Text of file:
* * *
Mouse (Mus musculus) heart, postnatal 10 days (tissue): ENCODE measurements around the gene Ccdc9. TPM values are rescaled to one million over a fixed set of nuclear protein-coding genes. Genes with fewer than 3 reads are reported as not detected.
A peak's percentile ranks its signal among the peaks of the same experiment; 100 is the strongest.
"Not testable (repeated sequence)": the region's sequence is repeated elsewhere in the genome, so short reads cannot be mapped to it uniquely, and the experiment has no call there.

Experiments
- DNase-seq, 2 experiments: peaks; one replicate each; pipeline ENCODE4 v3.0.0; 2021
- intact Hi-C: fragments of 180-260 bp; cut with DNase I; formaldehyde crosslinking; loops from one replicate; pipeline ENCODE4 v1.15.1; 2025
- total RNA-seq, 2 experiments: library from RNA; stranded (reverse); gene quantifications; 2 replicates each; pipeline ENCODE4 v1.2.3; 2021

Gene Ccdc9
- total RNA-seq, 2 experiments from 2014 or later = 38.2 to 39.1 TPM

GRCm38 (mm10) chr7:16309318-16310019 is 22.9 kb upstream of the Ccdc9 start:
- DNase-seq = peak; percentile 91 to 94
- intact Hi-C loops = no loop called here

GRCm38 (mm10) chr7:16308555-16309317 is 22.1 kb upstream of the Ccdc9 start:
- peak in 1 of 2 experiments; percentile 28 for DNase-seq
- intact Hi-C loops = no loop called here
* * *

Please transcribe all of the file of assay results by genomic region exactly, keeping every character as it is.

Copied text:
Mouse (Mus musculus) heart, postnatal 10 days (tissue): ENCODE measurements around the gene Ccdc9. TPM values are rescaled to one million over a fixed set of nuclear protein-coding genes. Genes with fewer than 3 reads are reported as not detected.
A peak's percentile ranks its signal among the peaks of the same experiment; 100 is the strongest.
"Not testable (repeated sequence)": the region's sequence is repeated elsewhere in the genome, so short reads cannot be mapped to it uniquely, and the experiment has no call there.

Experiments
- DNase-seq, 2 experiments: peaks; one replicate each; pipeline ENCODE4 v3.0.0; 2021
- intact Hi-C: fragments of 180-260 bp; cut with DNase I; formaldehyde crosslinking; loops from one replicate; pipeline ENCODE4 v1.15.1; 2025
- total RNA-seq, 2 experiments: library from RNA; stranded (reverse); gene quantifications; 2 replicates each; pipeline ENCODE4 v1.2.3; 2021

Gene Ccdc9
- total RNA-seq, 2 experiments from 2014 or later = 38.2 to 39.1 TPM

GRCm38 (mm10) chr7:16309318-16310019 is 22.9 kb upstream of the Ccdc9 start:
- DNase-seq = peak; percentile 91 to 94
- intact Hi-C loops = no loop called here

GRCm38 (mm10) chr7:16308555-16309317 is 22.1 kb upstream of the Ccdc9 start:
- peak in 1 of 2 experiments; percentile 28 for DNase-seq
- intact Hi-C loops = no loop called here